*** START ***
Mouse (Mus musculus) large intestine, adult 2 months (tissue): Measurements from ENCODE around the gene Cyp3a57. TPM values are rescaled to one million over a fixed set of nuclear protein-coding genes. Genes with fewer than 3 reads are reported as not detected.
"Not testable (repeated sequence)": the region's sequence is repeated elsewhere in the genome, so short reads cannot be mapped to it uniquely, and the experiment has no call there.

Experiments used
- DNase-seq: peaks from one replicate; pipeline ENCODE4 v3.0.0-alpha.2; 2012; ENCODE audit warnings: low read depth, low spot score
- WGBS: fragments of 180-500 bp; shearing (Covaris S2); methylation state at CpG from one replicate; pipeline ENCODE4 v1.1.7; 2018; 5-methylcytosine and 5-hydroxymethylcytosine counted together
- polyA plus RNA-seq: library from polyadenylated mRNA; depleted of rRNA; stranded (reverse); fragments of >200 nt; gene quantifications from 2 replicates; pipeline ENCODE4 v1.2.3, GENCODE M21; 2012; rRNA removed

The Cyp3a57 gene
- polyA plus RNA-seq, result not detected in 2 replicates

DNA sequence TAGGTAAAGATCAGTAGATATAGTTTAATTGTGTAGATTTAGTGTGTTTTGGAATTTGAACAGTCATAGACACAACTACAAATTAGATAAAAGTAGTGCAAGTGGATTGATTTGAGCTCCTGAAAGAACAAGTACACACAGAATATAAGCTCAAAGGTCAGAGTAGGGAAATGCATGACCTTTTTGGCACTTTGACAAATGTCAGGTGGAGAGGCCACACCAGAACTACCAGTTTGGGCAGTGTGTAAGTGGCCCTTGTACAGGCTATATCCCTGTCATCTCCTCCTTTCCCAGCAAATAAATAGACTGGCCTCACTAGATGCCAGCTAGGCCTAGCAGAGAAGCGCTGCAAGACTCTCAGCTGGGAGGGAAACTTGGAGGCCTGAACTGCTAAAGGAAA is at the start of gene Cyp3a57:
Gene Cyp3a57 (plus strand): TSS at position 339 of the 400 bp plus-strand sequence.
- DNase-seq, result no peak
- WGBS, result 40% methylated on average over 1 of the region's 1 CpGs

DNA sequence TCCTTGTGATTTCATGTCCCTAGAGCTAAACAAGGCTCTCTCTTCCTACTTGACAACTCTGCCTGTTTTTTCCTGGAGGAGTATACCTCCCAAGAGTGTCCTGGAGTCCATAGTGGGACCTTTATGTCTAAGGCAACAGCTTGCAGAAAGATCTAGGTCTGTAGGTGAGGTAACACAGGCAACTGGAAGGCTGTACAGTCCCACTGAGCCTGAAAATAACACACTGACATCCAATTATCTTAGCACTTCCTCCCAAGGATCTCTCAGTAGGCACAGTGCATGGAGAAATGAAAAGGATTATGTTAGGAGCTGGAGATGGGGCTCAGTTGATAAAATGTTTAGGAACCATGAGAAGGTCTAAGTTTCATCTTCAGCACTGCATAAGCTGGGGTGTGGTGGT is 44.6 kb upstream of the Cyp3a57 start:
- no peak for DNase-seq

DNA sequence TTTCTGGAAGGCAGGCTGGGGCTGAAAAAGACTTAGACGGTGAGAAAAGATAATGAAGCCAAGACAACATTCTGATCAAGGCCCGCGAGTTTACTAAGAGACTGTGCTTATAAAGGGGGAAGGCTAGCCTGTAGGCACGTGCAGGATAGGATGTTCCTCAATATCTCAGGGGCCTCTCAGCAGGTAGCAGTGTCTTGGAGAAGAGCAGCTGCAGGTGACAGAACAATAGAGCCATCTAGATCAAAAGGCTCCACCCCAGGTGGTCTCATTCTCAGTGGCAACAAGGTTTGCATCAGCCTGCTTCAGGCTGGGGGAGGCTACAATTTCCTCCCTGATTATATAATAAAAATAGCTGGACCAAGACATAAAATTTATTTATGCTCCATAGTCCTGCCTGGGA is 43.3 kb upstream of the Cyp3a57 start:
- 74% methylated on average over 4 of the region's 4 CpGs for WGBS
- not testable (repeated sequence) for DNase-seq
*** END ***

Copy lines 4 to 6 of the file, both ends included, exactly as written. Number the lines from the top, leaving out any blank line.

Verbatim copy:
- DNase-seq: peaks from one replicate; pipeline ENCODE4 v3.0.0-alpha.2; 2012; ENCODE audit warnings: low read depth, low spot score
- WGBS: fragments of 180-500 bp; shearing (Covaris S2); methylation state at CpG from one replicate; pipeline ENCODE4 v1.1.7; 2018; 5-methylcytosine and 5-hydroxymethylcytosine counted together
- polyA plus RNA-seq: library from polyadenylated mRNA; depleted of rRNA; stranded (reverse); fragments of >200 nt; gene quantifications from 2 replicates; pipeline ENCODE4 v1.2.3, GENCODE M21; 2012; rRNA removed